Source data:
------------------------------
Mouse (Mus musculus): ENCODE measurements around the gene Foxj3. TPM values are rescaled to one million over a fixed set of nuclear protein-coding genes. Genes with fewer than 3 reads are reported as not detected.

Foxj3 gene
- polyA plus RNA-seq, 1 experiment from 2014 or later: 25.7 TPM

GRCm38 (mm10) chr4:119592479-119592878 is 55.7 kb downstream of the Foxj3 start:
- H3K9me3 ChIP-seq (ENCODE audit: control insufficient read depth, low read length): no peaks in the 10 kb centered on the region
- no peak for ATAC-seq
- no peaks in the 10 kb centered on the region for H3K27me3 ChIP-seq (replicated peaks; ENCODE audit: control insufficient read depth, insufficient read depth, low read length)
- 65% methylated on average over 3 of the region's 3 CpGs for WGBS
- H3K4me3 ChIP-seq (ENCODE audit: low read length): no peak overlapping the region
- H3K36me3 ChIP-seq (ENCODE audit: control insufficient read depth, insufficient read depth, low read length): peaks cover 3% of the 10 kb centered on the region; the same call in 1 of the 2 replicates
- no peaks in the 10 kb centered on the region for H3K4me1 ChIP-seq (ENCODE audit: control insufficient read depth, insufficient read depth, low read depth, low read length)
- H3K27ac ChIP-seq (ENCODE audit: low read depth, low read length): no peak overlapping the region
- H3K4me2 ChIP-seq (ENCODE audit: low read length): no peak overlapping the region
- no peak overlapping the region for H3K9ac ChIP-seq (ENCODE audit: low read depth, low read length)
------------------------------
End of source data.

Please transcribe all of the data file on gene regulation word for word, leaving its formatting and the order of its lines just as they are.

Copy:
Mouse (Mus musculus): ENCODE measurements around the gene Foxj3. TPM values are rescaled to one million over a fixed set of nuclear protein-coding genes. Genes with fewer than 3 reads are reported as not detected.

Foxj3 gene
- polyA plus RNA-seq, 1 experiment from 2014 or later: 25.7 TPM

GRCm38 (mm10) chr4:119592479-119592878 is 55.7 kb downstream of the Foxj3 start:
- H3K9me3 ChIP-seq (ENCODE audit: control insufficient read depth, low read length): no peaks in the 10 kb centered on the region
- no peak for ATAC-seq
- no peaks in the 10 kb centered on the region for H3K27me3 ChIP-seq (replicated peaks; ENCODE audit: control insufficient read depth, insufficient read depth, low read length)
- 65% methylated on average over 3 of the region's 3 CpGs for WGBS
- H3K4me3 ChIP-seq (ENCODE audit: low read length): no peak overlapping the region
- H3K36me3 ChIP-seq (ENCODE audit: control insufficient read depth, insufficient read depth, low read length): peaks cover 3% of the 10 kb centered on the region; the same call in 1 of the 2 replicates
- no peaks in the 10 kb centered on the region for H3K4me1 ChIP-seq (ENCODE audit: control insufficient read depth, insufficient read depth, low read depth, low read length)
- H3K27ac ChIP-seq (ENCODE audit: low read depth, low read length): no peak overlapping the region
- H3K4me2 ChIP-seq (ENCODE audit: low read length): no peak overlapping the region
- no peak overlapping the region for H3K9ac ChIP-seq (ENCODE audit: low read depth, low read length)